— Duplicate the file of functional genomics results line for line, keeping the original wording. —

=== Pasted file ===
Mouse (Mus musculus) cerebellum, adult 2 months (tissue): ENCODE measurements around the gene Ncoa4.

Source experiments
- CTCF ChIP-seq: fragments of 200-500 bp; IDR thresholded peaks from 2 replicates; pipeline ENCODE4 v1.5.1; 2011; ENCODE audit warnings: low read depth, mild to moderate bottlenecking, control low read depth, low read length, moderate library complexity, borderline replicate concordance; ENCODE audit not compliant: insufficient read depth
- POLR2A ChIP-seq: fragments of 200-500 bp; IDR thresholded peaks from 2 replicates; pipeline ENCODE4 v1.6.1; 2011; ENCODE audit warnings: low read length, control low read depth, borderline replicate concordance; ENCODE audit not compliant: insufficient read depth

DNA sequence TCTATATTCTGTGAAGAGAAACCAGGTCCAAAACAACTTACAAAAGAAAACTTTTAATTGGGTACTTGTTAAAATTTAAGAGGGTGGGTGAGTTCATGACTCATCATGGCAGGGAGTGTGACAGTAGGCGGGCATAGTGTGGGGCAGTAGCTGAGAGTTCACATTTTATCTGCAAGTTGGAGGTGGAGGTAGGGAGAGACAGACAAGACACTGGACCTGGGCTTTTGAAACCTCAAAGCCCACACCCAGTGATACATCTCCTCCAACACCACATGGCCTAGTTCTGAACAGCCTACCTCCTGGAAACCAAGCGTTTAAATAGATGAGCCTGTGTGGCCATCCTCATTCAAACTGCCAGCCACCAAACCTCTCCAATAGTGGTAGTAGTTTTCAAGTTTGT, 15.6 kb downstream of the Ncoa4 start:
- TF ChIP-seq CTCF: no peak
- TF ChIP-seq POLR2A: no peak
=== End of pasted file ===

Mouse (Mus musculus) cerebellum, adult 2 months (tissue): ENCODE measurements around the gene Ncoa4.

Source experiments
- CTCF ChIP-seq: fragments of 200-500 bp; IDR thresholded peaks from 2 replicates; pipeline ENCODE4 v1.5.1; 2011; ENCODE audit warnings: low read depth, mild to moderate bottlenecking, control low read depth, low read length, moderate library complexity, borderline replicate concordance; ENCODE audit not compliant: insufficient read depth
- POLR2A ChIP-seq: fragments of 200-500 bp; IDR thresholded peaks from 2 replicates; pipeline ENCODE4 v1.6.1; 2011; ENCODE audit warnings: low read length, control low read depth, borderline replicate concordance; ENCODE audit not compliant: insufficient read depth

DNA sequence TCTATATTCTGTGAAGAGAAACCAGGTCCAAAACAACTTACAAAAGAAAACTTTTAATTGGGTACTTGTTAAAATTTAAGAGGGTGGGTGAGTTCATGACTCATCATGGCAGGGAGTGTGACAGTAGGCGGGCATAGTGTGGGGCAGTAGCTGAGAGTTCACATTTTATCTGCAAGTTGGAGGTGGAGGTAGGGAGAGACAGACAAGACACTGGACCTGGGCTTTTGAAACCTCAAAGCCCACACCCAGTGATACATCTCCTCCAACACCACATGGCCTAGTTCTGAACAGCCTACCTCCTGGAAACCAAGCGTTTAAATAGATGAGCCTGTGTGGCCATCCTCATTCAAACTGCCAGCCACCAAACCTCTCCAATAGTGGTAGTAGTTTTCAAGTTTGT, 15.6 kb downstream of the Ncoa4 start:
- TF ChIP-seq CTCF: no peak
- TF ChIP-seq POLR2A: no peak